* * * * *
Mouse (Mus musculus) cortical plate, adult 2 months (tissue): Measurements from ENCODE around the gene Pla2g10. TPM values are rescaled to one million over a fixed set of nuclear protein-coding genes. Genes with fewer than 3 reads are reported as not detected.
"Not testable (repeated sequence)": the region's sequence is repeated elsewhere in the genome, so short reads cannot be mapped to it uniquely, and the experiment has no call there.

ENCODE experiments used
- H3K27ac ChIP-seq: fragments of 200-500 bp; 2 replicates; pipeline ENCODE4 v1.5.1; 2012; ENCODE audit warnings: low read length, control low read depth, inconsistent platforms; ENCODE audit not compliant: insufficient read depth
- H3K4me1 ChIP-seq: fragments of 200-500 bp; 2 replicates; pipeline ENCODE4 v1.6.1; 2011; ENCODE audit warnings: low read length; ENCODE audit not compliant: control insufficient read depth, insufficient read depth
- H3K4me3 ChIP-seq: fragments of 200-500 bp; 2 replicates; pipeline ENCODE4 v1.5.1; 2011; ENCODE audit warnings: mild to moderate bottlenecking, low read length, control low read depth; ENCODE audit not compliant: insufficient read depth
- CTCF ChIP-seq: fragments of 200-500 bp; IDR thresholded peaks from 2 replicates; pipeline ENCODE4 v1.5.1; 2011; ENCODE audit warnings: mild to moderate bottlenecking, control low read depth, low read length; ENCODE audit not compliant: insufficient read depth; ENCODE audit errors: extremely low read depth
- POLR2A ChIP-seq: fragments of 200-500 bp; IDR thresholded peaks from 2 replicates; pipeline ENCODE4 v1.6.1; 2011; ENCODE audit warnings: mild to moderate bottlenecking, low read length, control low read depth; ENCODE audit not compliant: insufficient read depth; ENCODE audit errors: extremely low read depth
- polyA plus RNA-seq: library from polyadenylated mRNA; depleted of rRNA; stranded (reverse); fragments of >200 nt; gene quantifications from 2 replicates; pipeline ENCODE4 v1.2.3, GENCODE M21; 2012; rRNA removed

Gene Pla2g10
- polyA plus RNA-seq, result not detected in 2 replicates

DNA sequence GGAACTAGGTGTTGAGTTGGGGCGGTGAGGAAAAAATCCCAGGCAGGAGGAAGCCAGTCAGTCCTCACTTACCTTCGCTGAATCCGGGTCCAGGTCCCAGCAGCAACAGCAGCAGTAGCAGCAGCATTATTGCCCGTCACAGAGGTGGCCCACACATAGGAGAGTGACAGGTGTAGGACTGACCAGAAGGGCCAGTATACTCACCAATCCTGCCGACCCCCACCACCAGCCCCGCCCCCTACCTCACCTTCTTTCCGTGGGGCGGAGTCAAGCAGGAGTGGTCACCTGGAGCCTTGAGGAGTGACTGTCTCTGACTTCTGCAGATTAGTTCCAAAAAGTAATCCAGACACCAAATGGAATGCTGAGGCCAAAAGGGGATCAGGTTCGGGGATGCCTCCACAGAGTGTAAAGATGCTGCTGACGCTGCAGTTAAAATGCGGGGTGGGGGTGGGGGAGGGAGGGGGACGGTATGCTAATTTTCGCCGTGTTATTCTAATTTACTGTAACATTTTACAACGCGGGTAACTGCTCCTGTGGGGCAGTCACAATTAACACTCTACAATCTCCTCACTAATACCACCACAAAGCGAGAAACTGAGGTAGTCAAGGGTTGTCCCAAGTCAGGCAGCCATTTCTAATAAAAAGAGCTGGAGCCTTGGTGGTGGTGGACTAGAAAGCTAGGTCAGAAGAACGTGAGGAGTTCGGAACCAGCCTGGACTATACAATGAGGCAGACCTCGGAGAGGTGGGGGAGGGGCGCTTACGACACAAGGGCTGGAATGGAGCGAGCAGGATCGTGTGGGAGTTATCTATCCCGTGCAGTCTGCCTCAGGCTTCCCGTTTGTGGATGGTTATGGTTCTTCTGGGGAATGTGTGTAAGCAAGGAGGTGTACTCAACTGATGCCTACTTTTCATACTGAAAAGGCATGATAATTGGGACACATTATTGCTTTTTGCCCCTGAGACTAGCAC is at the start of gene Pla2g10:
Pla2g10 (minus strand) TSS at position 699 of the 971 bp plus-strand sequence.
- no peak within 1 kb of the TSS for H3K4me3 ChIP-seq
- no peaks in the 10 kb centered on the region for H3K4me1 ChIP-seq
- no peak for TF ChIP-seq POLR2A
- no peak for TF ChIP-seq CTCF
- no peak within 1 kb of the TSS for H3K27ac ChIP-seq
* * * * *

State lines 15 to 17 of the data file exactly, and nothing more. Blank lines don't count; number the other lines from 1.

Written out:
- no peaks in the 10 kb centered on the region for H3K4me1 ChIP-seq
- no peak for TF ChIP-seq POLR2A
- no peak for TF ChIP-seq CTCF